But as a mother who has to have help sometimes too, I know the value of a good nanny. I am blessed to have found several wonderful caretakers over the years to help in times when I could not do it alone, and because of that mother who mistreated me, I will never, ever take them for granted. The people who help me take care of my children and give me the precious time I need to take care of myself and my career, they have my utmost respect. I would pay them in gold if I could.

So here is to moms and good nannies everywhere. You are valued, and you are important!

My kids and their sweet nanny, (who does not like to be in the photos)!

CrocoCun Zoo Review

We first visited CrocoCun back in November 2017, and I was impressed with many aspects of this zoo. If you have never been to it before, prepare for a different kind of zoo experience. It is not going to be like San Diego Zoo!

You won’t find polar bears or penguins at CrocoCun. It is like a giant terrarium for reptiles (and a few mammals too), who live naturally in this tropical jungle climate but were rescued for some reason and cannot survive in the wild on their own. The zookeepers take great pride in providing a safe and comfortable habitat for the animals.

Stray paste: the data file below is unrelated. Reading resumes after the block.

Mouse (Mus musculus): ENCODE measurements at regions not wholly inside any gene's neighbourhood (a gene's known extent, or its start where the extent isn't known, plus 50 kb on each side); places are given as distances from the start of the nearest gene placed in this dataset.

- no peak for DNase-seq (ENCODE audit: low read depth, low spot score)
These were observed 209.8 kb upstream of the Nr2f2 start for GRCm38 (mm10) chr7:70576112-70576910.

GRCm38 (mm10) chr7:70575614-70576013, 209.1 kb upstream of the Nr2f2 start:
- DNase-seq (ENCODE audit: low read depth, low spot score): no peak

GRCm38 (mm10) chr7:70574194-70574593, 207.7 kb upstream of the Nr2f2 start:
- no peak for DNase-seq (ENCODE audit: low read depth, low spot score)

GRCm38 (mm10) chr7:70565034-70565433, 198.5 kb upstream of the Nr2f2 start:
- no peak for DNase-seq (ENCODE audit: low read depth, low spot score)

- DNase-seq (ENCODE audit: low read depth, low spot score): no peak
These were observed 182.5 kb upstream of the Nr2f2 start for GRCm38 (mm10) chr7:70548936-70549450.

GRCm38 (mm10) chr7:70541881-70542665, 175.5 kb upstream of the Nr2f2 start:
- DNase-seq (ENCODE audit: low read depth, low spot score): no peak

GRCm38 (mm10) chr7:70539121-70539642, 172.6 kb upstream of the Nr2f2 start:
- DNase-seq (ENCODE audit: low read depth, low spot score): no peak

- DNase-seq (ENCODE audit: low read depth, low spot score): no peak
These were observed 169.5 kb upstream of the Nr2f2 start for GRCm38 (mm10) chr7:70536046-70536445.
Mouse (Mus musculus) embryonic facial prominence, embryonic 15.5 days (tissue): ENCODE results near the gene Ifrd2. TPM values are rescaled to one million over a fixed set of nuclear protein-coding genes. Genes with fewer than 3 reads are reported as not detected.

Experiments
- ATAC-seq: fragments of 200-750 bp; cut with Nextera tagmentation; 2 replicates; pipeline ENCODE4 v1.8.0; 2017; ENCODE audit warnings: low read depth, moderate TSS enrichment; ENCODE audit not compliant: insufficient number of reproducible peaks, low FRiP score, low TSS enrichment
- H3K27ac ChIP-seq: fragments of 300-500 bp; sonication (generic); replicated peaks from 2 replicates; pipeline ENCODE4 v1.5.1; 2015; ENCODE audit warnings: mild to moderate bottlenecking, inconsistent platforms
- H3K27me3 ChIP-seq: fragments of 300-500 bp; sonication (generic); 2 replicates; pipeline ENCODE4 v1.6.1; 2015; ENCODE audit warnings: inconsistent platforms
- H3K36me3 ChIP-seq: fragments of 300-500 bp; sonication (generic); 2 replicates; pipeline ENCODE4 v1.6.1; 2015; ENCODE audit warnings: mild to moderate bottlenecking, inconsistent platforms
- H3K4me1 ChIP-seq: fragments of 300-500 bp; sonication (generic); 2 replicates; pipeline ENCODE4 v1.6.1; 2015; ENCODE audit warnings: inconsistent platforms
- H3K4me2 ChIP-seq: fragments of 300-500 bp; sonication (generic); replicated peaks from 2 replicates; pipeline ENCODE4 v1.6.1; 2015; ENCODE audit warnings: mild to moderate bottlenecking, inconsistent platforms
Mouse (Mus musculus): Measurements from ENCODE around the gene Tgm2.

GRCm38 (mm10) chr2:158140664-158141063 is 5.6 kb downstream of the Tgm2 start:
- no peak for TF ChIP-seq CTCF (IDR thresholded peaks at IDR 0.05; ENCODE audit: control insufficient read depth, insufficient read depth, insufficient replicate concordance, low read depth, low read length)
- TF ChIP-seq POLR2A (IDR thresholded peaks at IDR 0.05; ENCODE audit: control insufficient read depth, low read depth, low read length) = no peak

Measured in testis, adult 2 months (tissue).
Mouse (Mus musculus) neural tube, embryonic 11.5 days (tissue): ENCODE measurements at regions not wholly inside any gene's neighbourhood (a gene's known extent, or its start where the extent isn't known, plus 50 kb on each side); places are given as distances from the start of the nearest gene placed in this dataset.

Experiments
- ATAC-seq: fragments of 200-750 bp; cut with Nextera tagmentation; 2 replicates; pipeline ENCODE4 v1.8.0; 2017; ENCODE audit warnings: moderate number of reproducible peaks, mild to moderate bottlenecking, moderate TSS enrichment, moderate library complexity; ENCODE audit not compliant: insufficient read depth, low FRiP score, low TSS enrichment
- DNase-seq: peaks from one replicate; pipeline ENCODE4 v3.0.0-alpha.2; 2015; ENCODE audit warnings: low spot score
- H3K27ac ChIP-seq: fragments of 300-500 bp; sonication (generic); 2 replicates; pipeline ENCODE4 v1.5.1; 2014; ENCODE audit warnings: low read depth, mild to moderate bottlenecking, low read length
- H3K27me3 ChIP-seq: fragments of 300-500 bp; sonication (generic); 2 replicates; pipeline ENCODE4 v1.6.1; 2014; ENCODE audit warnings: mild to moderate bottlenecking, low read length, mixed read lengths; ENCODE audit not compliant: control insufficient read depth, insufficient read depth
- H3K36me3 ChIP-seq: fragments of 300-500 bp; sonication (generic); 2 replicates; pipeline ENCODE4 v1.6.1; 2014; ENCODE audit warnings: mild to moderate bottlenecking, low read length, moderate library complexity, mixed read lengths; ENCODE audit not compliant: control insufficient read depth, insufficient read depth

FAQ when visiting with children:

What visitor ages are appropriate?

All children can visit this zoo. Babies and big kids alike!

                             (TIP: Bring baby in a carrier or umbrella stroller)

Is the zoo stroller or wheel-chair friendly?

YES. Despite some reviews online, we found the paths to be perfectly wheel-friendly! Paved and ramped throughout the campus, and there are no big hills.

Is the zoo scary for little ones (or squeamish adults)?